exists, right?

Worst Offenses of Museum People in My Experience:

-Not being open to learning new information. Many museum people don't go to museums to learn something new. They are more interested in seeing how someone else is interpreting history. They feel that they already know a lot about the subject and end up being more interested in the displays, pamphlets, artifact handling, etc.

-Correcting guides or unfairly expecting them to speak on something they are not prepared to speak about. Sometimes I think self proclaimed history buffs feel the need to defend their title when they visit a museum. They try to point out wrong facts and try to contradict the guides and displays every way possible. If you are a museum professional, you know that this behavior is not only unprofessional but these people typically reference old research and popular history sources. 

Professionals understand the interpretive nature of history and aren't so quick to judge research based on what they see in a museum and understand that not every person is prepared to speak upon every subject. Although, occasionally professionals expect everyone to know about some obscure research so-and-so is doing. Some of these people will also "hijack" tours from guides.         

-Not buying from the shop. This one is mentioned in the article and I am guilty. Many museum people go into gift shops, see a book they are interested in and go home and buy it on amazon. I am guilty of this only because I typically wait a few months before buying a book to make sure I am still interested. I have started viewing this differently. When you buy from the shop and it is more expensive than what you'd pay online, we should think of the extra cost as a donation to the site. Maybe we need to set up some museum people code where if we see a few books we like in their gift shop and plan to buy them online later, we will all add an extra few dollars to the donation bin.

-Not staying where you should be or touching things you shouldn't. Working at a museum is hard, you have to watch a lot of things at the same time. We have people at our sites sneak upstairs without a guide. I have heard every excuse, but most frequently things like "I used to work here" or "I've been here a million times." I assume the best of people but if something breaks on one of my tours or goes missing, it's my responsibility and ultimately we need to remember this when we are at other sites. 

I have encountered bad museum manners numerous  times but I think the worst offense I ever encountered was when I was giving a tour and speaking on the education habits of the Quakers in the area in the 1700s. A man flat out in the middle of my tour stated "That's not how they did it in Philadelphia, "Do you have research on this?" and other remarks.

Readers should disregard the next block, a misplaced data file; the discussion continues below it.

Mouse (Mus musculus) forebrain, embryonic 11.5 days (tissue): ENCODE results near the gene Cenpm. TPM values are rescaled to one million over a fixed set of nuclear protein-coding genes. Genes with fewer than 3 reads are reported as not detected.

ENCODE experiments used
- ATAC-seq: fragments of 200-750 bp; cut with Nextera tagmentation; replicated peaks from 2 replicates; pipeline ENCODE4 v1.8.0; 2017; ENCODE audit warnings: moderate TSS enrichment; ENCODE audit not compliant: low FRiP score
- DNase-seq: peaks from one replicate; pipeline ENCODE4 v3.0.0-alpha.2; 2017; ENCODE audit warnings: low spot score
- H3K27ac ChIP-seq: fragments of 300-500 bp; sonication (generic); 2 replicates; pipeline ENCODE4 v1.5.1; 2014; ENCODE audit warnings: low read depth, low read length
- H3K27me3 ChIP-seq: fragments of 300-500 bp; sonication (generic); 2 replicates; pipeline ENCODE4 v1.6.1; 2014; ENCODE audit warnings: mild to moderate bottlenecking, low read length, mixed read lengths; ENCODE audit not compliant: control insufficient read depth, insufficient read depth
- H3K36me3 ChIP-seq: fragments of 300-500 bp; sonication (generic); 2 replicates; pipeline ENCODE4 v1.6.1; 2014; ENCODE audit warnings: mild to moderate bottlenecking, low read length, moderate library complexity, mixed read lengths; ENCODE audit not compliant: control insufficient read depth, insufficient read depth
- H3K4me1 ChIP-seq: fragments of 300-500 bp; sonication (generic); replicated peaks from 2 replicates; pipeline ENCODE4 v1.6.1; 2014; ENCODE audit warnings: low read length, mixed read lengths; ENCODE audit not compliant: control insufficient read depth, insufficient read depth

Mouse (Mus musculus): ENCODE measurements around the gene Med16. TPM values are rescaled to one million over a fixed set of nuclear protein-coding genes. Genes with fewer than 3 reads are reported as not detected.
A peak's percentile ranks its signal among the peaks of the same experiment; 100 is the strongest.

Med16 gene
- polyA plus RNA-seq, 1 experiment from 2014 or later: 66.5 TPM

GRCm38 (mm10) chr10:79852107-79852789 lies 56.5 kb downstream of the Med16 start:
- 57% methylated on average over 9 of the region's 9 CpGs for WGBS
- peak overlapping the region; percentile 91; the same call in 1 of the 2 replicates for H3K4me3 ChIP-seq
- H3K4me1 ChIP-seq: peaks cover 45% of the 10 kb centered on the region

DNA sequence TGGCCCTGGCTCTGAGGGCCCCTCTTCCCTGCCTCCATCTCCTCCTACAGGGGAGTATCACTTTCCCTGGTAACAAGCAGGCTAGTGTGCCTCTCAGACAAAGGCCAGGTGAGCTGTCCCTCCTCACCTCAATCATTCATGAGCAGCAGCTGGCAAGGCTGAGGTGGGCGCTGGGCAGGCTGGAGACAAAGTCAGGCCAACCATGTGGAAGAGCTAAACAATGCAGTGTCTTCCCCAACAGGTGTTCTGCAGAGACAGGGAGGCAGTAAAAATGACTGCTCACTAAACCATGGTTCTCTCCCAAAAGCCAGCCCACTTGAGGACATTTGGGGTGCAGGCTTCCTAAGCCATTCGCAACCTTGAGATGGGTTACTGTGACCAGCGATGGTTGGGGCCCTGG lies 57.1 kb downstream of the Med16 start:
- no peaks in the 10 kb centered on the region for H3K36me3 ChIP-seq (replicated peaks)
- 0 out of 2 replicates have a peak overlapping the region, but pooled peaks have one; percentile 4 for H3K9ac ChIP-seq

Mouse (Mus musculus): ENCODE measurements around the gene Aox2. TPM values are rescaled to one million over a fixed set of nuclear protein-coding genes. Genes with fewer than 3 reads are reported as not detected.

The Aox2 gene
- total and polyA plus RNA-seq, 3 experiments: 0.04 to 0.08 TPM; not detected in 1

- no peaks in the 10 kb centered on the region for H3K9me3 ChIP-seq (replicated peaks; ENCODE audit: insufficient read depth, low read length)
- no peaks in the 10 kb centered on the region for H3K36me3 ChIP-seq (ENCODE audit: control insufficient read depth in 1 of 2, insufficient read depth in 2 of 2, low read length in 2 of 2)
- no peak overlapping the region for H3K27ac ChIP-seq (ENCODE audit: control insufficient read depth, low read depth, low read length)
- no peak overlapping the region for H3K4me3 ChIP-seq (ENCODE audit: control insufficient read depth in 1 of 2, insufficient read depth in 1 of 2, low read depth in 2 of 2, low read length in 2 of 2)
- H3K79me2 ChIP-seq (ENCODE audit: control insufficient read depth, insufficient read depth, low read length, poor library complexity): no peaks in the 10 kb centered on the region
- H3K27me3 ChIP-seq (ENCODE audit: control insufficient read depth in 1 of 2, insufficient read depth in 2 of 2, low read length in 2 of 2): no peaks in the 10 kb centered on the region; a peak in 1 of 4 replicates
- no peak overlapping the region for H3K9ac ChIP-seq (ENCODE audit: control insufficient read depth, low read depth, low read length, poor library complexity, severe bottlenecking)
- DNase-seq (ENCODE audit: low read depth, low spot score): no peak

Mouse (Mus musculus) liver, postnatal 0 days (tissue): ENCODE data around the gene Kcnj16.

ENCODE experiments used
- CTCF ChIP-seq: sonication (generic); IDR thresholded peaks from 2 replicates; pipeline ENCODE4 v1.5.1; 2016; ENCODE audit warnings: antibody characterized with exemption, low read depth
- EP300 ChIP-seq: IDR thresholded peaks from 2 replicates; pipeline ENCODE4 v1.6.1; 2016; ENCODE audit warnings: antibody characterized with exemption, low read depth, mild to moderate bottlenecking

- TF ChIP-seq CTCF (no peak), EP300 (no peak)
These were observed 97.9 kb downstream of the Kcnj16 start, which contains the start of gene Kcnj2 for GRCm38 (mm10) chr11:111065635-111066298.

First, I thought it was rude that he spoke without asking permission first. But secondly he said this with such a condescending tone and with such accusation that it was frankly embarrassing for me in front of the other guests. I felt like the research question was silly--we're a museum--they didn't just tell me to make things up. And while some guides may carry their research with them on tours, I certainly don't.

If this man was truly interested in the research I had on this topic, he could have asked me privately at the end of the tour and I would have happily forwarded it to him. If this man was just trying to show off and make the guide uncomfortable, he succeeded.

I find that reenactors and other museum people can be the worst offenders of "correcting guides" even though we know it is unfair. What is truly remarkable is that with all of the bad mannered things visitors do at our site, this is one of the most insulting. I can handle visitors not listening and accidentally using our model privy. I am only slightly irked when someone strays from a tour and I have to make everyone wait while I track them down. But correcting the guide publicly is just rude, makes you look like a jerk, and makes the rest of the guests frustrated.  I was lucky in that the other guests made it apparent that his interruptions were uncalled for.

What is the worst museum offense you've ever seen committed or committed yourself? Was the offense committed by a museum person? 

**All photos taken on the Becuna and the Olympia at Penn's Landing.  


October 9, 2013

A Second Summer, A Beautiful Fall

We are having a beautiful fall. The leaves are beautiful and the weather, warm.I've been doing a lot of things and have visited a lot of places. One of the downsides to being a blogger is that you sometimes feel the need to record instead of just enjoy. I believe this week cured me of that.

I had 4 posts planned out and was upset that I was away so much that I didn't get a chance to write. I had a ton of fun and took 400 photos over the week.  I couldn't believe how effortlessly these posts were going to write themselves. I did all of the fun things you're supposed to do in fall.

I admired the changing leaves. Ran through a corn maze. Observed the migratory birds in their flight. Collected the fall harvest. Roasted marshmallows on breezy night. Went camping, sailing and hiking.   

I couldn't wait to get home and write those posts.

My computer took hours uploading my files off of my camera card. It was so slow I couldn't really do much while they were uploading, including write. The next day I try to open my files, but every time I opened one, my computer would freeze. After one more day of trying, I decided I was just going to upload them, sight unseen based upon the thumbnails.

I try to upload to the internet, and it doesn't work. It doesn't work a second time. I have to upload each image individually. So here is my photo post, in no particular order. And next time I think posting will be very easy, I know better.

A cloud pretending to be a sail.